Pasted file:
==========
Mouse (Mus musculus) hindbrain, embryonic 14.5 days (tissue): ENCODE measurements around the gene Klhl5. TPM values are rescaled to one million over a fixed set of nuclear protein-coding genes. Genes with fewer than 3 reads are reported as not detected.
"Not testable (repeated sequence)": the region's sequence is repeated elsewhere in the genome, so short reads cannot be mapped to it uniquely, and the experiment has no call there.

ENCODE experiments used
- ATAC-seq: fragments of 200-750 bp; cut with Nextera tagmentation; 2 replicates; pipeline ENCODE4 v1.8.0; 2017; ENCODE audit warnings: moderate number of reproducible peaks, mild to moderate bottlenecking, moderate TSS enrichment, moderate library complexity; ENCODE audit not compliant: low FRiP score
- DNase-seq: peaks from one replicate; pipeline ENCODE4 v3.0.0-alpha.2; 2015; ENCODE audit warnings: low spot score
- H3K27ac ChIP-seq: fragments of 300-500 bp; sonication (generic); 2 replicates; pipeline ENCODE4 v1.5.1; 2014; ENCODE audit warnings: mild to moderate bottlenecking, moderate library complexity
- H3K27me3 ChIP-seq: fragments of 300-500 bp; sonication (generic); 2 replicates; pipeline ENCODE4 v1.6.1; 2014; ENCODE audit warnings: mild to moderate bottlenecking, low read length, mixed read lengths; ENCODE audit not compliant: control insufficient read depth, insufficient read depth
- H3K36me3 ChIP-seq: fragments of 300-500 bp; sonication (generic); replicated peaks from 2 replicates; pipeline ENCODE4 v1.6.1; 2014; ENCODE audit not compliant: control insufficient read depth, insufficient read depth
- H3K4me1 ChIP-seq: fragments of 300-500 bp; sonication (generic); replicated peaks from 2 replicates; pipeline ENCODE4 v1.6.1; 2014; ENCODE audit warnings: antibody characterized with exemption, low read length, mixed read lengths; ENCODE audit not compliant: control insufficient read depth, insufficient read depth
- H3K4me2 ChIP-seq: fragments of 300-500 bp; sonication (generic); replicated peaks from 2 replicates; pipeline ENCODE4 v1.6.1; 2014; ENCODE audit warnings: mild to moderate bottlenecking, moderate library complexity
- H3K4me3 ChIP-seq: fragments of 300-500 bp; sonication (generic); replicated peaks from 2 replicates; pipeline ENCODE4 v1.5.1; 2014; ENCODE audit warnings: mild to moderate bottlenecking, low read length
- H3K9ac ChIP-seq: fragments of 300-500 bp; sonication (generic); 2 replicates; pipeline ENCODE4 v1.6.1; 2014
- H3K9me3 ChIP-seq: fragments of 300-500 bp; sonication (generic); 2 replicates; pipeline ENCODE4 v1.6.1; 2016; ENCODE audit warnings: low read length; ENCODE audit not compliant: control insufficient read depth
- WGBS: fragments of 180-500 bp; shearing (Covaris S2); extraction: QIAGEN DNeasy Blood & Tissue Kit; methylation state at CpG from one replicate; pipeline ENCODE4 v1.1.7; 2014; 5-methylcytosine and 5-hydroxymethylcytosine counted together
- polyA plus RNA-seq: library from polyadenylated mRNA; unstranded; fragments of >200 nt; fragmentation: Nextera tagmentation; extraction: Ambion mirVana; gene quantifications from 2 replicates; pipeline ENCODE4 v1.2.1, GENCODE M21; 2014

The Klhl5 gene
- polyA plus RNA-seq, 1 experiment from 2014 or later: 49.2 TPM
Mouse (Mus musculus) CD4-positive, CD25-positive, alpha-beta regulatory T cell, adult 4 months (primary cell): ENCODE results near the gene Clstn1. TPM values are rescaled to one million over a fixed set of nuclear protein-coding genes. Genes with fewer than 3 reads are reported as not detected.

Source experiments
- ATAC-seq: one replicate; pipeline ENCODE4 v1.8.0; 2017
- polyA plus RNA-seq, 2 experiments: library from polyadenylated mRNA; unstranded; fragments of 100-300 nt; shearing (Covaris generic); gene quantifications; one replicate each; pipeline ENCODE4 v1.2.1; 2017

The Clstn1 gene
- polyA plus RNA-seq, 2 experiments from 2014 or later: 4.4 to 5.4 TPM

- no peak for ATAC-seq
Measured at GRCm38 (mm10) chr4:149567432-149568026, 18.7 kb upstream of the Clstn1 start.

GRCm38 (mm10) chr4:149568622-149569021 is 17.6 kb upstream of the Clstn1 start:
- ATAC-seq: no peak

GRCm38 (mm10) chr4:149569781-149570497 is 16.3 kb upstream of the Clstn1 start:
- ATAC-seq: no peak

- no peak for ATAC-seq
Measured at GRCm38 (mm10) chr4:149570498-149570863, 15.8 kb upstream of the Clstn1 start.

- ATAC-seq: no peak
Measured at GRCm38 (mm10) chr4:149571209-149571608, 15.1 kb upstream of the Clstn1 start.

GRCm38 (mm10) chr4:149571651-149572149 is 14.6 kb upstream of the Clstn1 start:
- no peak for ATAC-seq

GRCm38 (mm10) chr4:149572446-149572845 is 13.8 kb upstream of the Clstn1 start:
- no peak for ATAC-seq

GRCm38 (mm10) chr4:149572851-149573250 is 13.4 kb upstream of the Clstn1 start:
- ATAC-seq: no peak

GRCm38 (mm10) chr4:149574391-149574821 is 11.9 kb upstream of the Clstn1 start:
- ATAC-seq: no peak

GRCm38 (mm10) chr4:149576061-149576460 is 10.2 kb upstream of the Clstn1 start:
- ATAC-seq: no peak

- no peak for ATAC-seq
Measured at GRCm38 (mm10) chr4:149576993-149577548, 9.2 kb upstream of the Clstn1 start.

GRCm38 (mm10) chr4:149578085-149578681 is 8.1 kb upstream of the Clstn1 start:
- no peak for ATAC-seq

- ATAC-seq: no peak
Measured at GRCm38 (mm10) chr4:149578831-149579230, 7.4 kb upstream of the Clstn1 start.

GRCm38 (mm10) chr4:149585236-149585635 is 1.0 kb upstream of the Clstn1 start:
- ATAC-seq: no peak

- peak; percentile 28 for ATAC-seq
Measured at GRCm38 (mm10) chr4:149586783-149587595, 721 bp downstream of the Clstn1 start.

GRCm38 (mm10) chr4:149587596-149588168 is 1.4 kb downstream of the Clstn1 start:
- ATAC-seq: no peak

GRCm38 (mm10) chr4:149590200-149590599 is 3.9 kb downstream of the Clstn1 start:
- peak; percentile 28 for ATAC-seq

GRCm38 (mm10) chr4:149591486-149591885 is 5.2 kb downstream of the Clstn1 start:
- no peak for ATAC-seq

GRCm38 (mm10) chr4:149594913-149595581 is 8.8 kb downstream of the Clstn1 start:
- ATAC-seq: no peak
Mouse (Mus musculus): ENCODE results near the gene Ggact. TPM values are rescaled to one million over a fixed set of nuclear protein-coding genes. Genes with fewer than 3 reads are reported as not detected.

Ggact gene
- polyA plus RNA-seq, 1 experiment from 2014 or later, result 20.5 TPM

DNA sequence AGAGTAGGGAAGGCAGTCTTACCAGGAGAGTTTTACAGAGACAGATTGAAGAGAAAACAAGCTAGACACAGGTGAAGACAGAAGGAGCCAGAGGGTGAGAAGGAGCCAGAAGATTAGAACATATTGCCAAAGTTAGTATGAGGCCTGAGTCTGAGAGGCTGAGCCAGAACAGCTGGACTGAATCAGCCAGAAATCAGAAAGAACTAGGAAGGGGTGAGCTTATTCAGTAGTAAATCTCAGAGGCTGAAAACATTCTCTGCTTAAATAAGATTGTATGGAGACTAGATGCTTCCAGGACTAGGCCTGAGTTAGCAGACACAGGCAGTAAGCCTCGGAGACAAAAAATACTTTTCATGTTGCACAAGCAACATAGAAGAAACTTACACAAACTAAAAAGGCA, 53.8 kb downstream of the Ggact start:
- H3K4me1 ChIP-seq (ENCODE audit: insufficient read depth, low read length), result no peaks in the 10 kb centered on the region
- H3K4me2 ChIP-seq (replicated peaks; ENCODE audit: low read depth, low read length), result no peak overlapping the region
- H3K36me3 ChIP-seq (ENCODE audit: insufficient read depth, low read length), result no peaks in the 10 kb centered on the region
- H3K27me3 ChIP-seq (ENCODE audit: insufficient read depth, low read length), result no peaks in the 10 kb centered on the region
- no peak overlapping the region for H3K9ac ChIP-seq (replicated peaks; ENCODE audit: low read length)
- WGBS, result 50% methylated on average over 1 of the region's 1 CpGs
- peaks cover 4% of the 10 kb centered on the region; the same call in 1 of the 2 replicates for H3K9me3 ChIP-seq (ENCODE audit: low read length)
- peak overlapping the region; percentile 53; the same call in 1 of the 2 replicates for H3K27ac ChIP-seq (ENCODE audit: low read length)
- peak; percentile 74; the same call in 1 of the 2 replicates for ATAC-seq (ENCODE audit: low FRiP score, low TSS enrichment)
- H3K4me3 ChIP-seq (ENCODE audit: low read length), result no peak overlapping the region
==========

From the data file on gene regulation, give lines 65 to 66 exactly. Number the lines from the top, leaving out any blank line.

DNA sequence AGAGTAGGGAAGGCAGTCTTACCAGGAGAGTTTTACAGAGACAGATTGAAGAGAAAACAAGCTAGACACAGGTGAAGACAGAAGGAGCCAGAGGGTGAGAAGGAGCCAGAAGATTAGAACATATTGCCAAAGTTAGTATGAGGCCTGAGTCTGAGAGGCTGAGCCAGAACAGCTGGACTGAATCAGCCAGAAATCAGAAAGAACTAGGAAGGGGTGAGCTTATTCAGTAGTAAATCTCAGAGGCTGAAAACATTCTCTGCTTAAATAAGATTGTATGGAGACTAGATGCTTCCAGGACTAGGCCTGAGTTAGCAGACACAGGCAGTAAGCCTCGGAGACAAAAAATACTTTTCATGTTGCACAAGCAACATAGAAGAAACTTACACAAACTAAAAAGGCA, 53.8 kb downstream of the Ggact start:
- H3K4me1 ChIP-seq (ENCODE audit: insufficient read depth, low read length), result no peaks in the 10 kb centered on the region